Mining Subsidence

In the late 1800s and early 1900s, coal mining was a booming industry; there were thousands of active mines covering thousands of square miles of land across the country.  When mines were closed, they were often filled in or simply abandoned.  Properties that were built over the top of these old mines may still be at risk. If you suspect that your home is built over a mine, you may have questions about mine subsidence.

Mine subsidence is lateral or vertical ground movement resulting from the collapse of a mine below. This can occur when columns upholding the structure collapse or when mine roofs erode.  Mines can collapse 100 years after they have been abandoned.  Mine subsidence is a term that describes this collapse that triggers the ground above to subside.  This can cause minor distortion up to large sinkholes.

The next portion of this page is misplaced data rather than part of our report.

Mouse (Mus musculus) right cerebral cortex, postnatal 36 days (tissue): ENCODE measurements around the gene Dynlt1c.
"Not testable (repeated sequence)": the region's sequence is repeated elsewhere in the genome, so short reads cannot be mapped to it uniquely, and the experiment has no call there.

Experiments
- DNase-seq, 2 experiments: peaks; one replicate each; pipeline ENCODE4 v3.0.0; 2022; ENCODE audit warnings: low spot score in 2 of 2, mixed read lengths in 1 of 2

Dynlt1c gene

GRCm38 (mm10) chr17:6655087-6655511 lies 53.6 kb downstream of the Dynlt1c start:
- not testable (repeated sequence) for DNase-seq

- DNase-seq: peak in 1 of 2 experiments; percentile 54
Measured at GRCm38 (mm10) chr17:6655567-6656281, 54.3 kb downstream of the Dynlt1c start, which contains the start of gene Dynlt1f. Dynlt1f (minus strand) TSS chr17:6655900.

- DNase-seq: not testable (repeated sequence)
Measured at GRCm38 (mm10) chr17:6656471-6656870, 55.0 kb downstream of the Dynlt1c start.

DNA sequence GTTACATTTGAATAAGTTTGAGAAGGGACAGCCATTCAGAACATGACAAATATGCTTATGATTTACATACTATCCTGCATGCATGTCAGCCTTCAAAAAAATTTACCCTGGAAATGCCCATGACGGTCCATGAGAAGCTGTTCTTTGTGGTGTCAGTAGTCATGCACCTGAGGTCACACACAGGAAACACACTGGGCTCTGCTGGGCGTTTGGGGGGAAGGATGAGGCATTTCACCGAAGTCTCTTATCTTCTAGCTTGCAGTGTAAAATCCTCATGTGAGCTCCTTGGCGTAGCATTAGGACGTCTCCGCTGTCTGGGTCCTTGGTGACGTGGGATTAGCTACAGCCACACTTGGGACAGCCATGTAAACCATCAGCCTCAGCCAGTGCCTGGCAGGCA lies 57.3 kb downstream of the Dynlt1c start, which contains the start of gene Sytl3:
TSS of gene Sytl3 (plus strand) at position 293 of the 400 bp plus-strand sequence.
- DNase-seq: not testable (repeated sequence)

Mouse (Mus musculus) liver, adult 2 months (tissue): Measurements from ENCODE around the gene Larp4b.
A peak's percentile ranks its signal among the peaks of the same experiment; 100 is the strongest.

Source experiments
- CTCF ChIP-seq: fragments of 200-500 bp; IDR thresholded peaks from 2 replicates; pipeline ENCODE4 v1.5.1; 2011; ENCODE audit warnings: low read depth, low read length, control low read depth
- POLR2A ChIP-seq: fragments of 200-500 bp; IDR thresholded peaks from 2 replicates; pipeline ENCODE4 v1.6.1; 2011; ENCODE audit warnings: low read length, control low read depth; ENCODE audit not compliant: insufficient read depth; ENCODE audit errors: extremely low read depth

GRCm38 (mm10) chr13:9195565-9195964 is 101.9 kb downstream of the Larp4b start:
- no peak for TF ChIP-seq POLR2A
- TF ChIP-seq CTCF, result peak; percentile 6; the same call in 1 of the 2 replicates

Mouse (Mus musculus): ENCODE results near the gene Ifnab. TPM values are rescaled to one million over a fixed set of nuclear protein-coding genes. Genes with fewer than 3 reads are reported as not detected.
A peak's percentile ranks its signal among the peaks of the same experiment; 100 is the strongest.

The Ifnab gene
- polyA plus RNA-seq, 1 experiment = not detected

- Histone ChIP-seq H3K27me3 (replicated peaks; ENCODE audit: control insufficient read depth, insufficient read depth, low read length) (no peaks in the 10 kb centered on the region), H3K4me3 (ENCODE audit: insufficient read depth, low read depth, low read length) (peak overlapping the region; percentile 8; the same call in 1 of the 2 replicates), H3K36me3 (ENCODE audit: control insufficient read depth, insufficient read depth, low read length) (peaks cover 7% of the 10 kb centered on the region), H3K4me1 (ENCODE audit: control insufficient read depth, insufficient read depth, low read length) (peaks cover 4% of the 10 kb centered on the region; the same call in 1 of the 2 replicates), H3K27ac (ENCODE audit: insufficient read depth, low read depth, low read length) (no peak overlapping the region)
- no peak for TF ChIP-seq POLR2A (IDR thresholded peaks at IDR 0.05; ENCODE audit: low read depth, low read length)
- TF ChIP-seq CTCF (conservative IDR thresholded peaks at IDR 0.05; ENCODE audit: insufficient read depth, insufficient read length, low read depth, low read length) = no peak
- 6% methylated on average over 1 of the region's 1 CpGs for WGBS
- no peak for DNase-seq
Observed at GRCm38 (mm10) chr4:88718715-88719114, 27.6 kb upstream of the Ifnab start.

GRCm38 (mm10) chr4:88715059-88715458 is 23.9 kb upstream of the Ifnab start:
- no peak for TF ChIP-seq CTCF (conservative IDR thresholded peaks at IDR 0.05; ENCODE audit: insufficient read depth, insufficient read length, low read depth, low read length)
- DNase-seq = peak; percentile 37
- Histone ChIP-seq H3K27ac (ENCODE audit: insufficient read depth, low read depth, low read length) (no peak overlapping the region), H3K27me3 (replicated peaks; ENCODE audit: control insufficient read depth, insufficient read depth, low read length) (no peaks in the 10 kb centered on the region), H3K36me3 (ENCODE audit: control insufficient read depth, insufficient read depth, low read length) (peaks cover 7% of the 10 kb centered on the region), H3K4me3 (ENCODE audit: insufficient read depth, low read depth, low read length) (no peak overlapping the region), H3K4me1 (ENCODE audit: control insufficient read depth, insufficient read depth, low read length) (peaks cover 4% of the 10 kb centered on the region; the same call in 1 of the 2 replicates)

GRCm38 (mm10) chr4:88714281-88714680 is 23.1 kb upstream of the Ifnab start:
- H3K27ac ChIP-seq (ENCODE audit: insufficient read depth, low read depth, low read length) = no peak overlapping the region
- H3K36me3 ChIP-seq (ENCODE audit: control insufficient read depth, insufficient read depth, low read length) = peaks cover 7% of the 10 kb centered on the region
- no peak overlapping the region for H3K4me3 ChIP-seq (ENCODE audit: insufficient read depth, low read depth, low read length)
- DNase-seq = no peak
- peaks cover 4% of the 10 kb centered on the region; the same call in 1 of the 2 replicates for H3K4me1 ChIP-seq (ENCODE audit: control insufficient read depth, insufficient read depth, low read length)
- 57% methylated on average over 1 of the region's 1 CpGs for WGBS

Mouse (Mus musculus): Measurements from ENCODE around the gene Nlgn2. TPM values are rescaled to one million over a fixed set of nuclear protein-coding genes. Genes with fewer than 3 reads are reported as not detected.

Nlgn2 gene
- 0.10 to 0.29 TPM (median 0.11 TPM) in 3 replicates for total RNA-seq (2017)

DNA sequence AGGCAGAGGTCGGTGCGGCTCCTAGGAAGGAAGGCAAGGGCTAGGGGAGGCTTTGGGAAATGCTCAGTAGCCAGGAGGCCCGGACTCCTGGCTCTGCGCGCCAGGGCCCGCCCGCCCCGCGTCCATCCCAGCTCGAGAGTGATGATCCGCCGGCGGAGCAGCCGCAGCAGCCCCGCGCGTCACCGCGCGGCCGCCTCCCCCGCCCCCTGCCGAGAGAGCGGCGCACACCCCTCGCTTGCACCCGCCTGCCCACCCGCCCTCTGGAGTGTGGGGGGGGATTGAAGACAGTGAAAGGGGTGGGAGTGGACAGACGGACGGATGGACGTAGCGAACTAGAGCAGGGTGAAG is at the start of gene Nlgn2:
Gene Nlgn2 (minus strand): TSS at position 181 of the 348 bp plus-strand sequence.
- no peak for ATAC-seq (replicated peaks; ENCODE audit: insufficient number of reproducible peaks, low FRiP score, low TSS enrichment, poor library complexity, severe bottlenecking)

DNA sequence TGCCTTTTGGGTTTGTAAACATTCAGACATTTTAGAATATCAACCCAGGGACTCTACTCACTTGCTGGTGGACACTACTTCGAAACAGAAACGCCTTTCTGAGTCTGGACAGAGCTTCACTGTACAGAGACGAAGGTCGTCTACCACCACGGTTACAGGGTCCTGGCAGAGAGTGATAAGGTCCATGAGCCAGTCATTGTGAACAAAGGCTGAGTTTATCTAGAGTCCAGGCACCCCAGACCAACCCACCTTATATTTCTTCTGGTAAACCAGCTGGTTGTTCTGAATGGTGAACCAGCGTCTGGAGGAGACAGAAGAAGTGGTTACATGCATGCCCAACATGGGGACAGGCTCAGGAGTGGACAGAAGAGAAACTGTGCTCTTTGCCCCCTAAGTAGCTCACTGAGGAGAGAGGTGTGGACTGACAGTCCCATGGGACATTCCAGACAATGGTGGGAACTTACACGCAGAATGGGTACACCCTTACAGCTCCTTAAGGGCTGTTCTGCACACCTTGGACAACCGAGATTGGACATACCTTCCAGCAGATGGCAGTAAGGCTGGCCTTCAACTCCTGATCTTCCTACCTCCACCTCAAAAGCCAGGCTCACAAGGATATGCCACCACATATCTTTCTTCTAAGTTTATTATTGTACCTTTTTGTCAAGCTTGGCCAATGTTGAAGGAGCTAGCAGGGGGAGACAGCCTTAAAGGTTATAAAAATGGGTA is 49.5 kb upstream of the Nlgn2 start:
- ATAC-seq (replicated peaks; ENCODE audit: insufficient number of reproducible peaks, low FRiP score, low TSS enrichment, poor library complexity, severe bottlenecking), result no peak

When the earth subsides below a home, it can cause cracks in the foundation, or minor settling issues. In worst cases, large sinkholes can cause the collapse of an entire house. Fortunately, these instances are rare.

If your home, property or land suffers from the effects of coal mining subsidence, you have the right to make a claim under the provisions of the Coal Mining Subsidence Act 1991 (as amended and averred by the Coal Industry Act 1994).

If you suspect you have subsidence damage, you should contact us for professional advice.   UK Coal will reimburse the reasonable cost of our fees incurred for a successful claim, as outlined in Section 38 of the Coal Mining Subsidence Act 1991, in accordance with established fee scales.